U2, a band a lot of contemporary musicians try to emulate, also sing a lot of irregular lyrics. Now, if you listen to the words often enough and memorize them, you may be able to sing along with them, but if you try to get a group of diverse people who have never heard the lyrics before to sing along, you are pretty well guaranteed to fail.

I’ve heard artsy-fartsy songwriters criticize metrical tunes as being too “singsongy.” YES!!!!! Exactly! Singsongy predictability is what you need if you want a group of people to sing along. Using an irregular meter says to visitors, “You need to be a regular attender, an insider, to know and understand this music. Maybe you’ll be able to sing along after you’ve been coming for a few weeks.” No, thanks.

I’m going to go ahead and lay this out there—this is one of the reasons contemporary Christian music in white churches is so white. African-American musicians don’t seem to have this problem. In most African-American churches, the roles of the soloist and the choir are clearly spelled out, and anyone who wants to can sing along at least with the chorus. In addition to meter, there is a tradition of call and response:

Even funky lyrics that play with irregularity can be predictable. You can use rhymes and rhythm to create a predictable pattern, and then layer your soloist’s unpredictable lyrics over the top:

The ironic thing is that I’ve heard worship musicians say that the above songs are too much like performances. When I’ve said that worship music should be more like Ben Harper and Lenny Kravitz and less Bono, they make the same comments. Really? Who is easier to sing along with?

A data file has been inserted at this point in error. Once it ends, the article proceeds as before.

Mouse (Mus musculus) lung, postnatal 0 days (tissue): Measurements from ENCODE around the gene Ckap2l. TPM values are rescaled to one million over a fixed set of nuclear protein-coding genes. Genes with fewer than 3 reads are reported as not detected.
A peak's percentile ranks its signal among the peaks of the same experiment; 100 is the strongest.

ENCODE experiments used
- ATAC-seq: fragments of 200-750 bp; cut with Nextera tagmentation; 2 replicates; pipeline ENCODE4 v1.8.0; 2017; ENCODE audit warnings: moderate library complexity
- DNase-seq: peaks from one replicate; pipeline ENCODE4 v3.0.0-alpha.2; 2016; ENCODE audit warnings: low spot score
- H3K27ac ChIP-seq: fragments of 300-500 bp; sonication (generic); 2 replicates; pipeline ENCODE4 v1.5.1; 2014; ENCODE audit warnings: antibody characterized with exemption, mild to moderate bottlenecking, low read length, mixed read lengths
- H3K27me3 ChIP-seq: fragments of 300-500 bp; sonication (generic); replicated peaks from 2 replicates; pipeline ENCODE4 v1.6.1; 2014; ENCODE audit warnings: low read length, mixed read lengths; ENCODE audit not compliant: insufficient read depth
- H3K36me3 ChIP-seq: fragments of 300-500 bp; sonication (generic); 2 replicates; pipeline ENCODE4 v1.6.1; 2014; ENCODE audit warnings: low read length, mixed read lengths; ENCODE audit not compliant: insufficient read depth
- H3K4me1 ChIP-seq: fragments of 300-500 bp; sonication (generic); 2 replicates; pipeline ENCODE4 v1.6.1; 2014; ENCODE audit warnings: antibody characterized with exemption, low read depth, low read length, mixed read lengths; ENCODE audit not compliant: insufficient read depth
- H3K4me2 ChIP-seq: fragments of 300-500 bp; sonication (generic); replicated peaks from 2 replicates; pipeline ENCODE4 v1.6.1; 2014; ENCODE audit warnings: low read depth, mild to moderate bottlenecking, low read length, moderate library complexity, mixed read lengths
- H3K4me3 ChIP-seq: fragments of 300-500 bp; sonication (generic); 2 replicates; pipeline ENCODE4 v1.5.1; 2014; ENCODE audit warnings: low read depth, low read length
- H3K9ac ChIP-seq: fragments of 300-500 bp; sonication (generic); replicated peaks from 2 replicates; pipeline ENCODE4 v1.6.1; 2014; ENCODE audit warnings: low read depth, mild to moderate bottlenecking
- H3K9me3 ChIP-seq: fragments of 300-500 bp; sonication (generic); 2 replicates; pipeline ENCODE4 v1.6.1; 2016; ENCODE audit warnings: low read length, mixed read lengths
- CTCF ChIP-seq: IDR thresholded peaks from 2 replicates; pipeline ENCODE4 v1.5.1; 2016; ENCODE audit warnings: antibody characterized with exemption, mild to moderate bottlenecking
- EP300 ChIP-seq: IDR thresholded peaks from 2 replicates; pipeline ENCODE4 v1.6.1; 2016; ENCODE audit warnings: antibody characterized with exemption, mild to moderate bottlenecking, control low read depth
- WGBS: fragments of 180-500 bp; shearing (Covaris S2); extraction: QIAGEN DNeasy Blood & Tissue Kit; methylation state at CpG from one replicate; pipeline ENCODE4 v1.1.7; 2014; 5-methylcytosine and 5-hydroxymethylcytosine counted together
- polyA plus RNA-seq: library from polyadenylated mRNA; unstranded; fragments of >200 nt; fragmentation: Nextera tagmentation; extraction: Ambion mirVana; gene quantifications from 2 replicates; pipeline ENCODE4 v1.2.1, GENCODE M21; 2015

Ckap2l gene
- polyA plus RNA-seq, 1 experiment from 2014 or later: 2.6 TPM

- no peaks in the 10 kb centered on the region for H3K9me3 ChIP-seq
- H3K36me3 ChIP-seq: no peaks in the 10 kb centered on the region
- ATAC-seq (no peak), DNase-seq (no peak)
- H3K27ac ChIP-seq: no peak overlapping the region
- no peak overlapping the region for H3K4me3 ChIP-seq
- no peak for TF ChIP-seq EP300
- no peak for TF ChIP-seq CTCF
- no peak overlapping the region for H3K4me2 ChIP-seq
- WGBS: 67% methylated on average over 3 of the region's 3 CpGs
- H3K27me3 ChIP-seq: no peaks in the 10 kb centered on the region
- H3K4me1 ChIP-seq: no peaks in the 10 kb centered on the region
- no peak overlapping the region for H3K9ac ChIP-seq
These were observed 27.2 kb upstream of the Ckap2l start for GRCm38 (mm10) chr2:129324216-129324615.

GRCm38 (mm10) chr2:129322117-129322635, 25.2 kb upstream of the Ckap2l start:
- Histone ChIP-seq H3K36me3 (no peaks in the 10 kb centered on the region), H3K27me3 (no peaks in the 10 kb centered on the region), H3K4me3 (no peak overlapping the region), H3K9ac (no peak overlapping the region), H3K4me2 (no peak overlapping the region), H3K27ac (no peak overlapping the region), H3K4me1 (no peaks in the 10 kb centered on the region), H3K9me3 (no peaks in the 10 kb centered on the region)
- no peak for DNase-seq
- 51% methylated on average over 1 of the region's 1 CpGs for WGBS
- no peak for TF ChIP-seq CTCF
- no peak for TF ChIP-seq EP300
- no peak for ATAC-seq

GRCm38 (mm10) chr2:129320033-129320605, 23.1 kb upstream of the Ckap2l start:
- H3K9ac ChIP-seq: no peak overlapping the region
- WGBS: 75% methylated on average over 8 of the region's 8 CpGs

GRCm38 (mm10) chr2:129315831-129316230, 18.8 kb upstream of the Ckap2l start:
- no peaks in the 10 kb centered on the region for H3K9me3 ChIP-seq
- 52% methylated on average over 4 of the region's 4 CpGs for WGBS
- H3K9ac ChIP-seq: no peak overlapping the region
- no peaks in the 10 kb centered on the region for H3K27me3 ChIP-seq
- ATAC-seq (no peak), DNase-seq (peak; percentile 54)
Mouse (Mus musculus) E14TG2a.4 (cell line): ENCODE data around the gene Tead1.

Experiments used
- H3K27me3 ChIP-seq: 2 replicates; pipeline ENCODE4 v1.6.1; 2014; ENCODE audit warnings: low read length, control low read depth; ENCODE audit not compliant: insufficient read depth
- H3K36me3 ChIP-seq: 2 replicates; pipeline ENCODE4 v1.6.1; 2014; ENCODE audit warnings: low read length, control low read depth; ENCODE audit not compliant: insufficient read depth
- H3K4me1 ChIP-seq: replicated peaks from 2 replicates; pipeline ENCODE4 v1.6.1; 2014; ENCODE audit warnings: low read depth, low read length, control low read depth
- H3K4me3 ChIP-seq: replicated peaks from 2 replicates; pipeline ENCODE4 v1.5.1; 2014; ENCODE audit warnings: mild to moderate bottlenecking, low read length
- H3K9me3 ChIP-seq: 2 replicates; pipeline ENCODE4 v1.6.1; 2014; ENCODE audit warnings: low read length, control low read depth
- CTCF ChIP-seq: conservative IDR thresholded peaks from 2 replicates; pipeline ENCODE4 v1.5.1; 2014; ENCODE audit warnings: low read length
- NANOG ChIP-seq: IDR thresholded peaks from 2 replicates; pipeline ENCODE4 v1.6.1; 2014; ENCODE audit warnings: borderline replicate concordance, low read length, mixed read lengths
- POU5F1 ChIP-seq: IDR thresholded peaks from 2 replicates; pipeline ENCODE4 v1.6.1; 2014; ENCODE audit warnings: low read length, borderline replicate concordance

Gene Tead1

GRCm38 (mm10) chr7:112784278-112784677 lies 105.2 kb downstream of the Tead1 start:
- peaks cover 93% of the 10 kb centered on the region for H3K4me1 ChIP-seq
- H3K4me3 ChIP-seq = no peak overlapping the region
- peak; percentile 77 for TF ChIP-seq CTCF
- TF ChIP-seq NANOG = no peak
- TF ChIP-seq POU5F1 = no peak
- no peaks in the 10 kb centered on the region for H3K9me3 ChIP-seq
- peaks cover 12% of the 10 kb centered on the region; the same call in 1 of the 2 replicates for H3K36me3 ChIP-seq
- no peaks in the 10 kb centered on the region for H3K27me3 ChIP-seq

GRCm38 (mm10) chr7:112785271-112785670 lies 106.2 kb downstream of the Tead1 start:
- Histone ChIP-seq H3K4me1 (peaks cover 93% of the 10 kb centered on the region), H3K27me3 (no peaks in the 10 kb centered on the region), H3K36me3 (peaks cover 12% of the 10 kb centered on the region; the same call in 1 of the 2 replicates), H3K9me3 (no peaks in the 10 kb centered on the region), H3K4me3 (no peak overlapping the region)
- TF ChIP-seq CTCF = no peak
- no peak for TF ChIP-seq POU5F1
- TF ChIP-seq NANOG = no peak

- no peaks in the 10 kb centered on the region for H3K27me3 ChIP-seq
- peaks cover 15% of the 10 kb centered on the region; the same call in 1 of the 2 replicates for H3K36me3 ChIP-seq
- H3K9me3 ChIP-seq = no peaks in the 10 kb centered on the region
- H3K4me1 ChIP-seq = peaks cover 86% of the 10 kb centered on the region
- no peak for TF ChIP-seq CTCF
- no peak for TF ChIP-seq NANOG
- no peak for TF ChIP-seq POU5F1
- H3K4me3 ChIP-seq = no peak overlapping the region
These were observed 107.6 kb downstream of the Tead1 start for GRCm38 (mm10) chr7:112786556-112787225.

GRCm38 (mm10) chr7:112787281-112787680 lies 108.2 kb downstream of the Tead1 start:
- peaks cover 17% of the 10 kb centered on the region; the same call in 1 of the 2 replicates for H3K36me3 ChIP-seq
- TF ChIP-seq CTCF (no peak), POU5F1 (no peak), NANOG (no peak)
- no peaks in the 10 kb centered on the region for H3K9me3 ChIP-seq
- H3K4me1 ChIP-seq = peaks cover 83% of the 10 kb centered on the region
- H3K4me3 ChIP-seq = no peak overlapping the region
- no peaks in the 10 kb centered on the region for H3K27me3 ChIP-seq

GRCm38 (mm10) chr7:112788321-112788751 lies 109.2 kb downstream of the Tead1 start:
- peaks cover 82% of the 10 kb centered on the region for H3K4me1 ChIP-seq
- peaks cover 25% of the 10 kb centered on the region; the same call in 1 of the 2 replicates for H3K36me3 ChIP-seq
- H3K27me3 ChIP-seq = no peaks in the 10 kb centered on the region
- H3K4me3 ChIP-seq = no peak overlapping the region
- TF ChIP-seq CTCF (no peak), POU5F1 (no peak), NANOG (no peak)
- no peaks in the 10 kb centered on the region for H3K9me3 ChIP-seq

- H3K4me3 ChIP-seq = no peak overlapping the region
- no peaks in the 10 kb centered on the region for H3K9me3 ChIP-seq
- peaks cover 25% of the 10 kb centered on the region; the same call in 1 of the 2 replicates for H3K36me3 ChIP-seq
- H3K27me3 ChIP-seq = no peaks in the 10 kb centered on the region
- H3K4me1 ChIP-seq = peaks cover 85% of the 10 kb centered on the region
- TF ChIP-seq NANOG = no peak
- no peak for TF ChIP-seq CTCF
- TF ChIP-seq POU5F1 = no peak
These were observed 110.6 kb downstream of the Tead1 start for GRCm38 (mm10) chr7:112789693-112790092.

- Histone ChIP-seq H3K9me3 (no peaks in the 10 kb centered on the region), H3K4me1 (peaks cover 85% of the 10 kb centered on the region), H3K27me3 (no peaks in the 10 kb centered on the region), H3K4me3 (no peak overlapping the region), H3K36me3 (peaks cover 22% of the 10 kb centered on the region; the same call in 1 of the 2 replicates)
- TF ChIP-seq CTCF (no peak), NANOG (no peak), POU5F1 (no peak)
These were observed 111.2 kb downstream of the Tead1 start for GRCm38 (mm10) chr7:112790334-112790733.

Even the most rhythmic and inspiring of white-people worship songs lend themselves not to groove, but to swaying gently with hands in the air partially because they have irregular meters. Check this one out by Chris Tomlin, and if you don’t already know it, try to predict how to sing it even when the lyrics are projected in front of you:

Here is how the meter goes:
First verse: 12-10-12-12-4
Chorus (first line): 55-13-6 (cheating because “Amazing” actually hits four notes)
Chorus (second line): 44-13-6
Second verse: 12-12-12-12-4

Not only are the lyrics complex, there are just too dang many syllables in each line. Again, I want to point out that I like the song just fine, I just think it’s lousy as a congregational song. It may have a place in worship as a special musical offering or a solo.

Here is a song that I really like. It has great lyrics, consistent imagery, and is just plain beautiful. But if you’ve never heard it before, try to figure out where to sing, even if lyrics were projected in front of you.

Again, I will say that I like this song. It is just not a good congregational song. This is where many music leaders object that if you hear it enough, you can sing with it, but that’s like saying an auditorium full of 20,000 Pearl Jam fans can sing along to Jeremy.